Here at the No Acre Homestead, we never have too many hot peppers, so it surprises me to hear that a lot of people just don’t feel the hot pepper love. But hot peppers are so easy to grow, and such attractive plants, that even if only used as ornamental annuals, they deserve a place in your yard.
And as long as you have landscaping that is edible, you might as well figure out how to eat it, right? Hot peppers have so many health benefits that it seems darn irresponsible not to use them somehow.
The hottest part of peppers is in the ribs and seeds. Take those out, and you can add a mild and flavorable heat to salads, pasta, and stir fry. True heat-seekers will leave all the pepper parts whether eaten raw or cooked.
It’s easy to store peppers, too. If you have the space, just lay them out on a wire cooling rack for a few weeks until they crisp. Pop them in the dehydrator if you have one. Or thread them like beads and hang from the ceiling. The key is to keep them dark and dry while the moisture evaporates. Discard any that develop dark spots or mold.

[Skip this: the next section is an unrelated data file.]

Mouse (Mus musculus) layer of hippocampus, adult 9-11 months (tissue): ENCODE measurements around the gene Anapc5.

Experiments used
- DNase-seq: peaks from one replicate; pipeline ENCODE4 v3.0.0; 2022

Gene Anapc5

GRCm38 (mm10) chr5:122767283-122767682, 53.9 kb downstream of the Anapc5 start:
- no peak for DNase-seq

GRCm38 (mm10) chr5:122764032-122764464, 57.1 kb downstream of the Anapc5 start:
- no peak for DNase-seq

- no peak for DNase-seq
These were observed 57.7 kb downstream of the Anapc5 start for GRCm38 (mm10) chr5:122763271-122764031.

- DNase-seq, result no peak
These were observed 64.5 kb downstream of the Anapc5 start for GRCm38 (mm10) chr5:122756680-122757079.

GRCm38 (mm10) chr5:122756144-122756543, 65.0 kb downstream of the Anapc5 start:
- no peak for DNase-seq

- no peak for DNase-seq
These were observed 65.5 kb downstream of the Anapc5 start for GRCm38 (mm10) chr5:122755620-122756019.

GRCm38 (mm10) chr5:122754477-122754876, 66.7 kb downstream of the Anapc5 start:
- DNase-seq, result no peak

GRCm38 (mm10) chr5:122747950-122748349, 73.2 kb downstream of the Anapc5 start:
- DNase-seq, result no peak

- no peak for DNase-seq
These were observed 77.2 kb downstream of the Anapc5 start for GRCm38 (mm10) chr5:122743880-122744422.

One of our favorite ways to use or peppers in in homemade hot sauce….surprisingly easy. Here’s how to do it:
Homemade Hot Pepper Sauce
In a medium sauce pan, gently heat about 20 chopped hot peppers until just soft.
Add about 2 cups white vinegar. (Stand back and let the fumes begin!)
Purée until smooth with one of those nifty hand blenders.
Add salt to taste.
Store in clean glass containers up to three months.
That’s it! Easy, right? Once you know the basic recipe, you can customize by adding sweeteners or herbs, or even other vegetables. And if you want to make sauce for hot wings, heat equal parts of the pepper sauce with butter, stir until well mixed, and then toss with your cooked wings.
Now don’t you wish you had more hot peppers to play with?
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